17. “Again, I ask, which kind of body did He have, a corruptible or incorruptible body?”

    Which kind of body did the first Adam have?

  18. Ken Hamrick says:

    Good question! One unfallen, uncorrupted, perfect, without disease, not susceptible to pain or injury. No sweat, no aging toward death, no deterioration, and no pain in childbirth (for females). No death/mortality. Created by God’s own hand, and “God saw that it was good.” An incorruptible body in an incorruptible world.

  19. Some of those points are interesting. Does Jesus display any of those characteristics prior to the cross?

  20. Ken Hamrick says:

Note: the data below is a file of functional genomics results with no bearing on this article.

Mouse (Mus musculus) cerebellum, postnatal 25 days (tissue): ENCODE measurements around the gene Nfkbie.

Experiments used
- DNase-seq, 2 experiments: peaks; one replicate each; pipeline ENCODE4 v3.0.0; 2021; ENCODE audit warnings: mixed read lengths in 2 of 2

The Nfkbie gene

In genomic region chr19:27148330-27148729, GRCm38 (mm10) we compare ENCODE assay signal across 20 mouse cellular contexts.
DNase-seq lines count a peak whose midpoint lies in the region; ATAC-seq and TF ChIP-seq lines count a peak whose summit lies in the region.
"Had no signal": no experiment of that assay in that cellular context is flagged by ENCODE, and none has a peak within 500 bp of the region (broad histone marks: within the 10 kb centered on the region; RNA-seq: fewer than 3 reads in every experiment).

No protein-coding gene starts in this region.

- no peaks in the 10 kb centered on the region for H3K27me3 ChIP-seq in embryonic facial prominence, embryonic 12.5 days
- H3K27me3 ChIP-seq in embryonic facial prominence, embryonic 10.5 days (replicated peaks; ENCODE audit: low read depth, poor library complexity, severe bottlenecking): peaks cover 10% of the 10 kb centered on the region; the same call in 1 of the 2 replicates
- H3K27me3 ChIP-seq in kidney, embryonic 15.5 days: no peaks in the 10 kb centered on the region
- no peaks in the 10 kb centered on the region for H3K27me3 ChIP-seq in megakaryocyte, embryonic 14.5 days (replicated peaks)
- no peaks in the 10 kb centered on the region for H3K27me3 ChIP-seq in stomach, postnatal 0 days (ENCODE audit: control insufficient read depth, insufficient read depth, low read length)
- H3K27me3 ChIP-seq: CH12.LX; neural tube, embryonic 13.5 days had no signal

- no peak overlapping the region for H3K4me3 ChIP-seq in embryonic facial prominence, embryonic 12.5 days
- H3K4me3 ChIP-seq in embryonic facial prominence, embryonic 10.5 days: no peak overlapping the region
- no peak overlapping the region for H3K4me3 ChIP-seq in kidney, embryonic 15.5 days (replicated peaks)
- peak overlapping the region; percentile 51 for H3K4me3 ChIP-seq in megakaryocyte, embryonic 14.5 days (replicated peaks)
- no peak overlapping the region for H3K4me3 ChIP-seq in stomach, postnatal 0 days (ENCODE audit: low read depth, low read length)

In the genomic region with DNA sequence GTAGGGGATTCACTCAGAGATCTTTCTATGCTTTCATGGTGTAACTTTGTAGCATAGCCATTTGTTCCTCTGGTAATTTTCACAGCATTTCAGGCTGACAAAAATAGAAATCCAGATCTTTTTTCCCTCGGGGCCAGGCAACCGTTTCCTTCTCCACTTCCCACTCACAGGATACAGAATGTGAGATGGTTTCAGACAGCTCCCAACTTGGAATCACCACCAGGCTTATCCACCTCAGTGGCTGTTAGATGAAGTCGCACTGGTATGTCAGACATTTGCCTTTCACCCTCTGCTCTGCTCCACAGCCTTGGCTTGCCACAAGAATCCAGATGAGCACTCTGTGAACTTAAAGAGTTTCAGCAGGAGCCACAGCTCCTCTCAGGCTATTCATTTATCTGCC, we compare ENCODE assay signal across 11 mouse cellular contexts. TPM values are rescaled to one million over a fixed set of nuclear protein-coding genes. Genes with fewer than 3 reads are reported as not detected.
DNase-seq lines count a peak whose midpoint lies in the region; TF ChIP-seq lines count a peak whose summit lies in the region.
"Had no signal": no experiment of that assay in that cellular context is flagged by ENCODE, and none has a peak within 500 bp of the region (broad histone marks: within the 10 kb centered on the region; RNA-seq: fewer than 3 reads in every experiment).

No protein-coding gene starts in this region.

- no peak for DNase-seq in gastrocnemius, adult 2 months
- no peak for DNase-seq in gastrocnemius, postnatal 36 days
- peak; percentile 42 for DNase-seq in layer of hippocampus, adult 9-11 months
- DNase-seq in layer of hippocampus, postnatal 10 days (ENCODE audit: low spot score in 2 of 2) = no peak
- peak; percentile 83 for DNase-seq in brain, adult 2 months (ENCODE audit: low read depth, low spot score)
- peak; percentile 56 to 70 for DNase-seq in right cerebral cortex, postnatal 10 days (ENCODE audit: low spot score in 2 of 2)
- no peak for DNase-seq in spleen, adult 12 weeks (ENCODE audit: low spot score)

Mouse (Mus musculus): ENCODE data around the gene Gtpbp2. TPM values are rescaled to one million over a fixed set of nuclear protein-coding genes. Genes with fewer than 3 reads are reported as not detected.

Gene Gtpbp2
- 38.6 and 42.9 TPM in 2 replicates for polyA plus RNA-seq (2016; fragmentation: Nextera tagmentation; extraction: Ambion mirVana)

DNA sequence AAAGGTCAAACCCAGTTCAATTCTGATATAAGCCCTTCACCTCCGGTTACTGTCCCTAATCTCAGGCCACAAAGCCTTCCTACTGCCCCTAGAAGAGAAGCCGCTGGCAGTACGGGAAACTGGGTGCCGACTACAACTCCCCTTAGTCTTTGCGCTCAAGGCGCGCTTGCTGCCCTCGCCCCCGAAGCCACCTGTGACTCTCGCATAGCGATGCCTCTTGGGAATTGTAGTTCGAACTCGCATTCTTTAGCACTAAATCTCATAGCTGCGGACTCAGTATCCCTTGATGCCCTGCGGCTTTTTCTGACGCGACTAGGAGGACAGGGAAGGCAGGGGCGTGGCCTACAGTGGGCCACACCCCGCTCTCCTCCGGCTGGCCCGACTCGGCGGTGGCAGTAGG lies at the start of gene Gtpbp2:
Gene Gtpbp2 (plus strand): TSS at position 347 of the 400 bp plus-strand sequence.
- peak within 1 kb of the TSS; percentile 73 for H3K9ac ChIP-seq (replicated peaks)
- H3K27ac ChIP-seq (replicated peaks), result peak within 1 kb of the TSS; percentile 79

There’s at least one reference to Jesus sleeping during the storm at sea. There are not any places that I know of that tell us that Jesus was tired or sunburned or blistered or perspiring. But even more significant, we find nothing said to the effect that He was any different whatsoever from other human beings. His disciples would have noticed if He never sweated even on a hot day, never felt fatigue, or was superhuman in any other physical ways; and yet, there is no mention. One cannot read the gospels without being struck with the impression that He was a man just like any other, but with a purely righteous heart. Occam’s razor ought to apply: if He was subject to pain and death at the cross, then we have no reason to assume that He was not subject to such right from conception.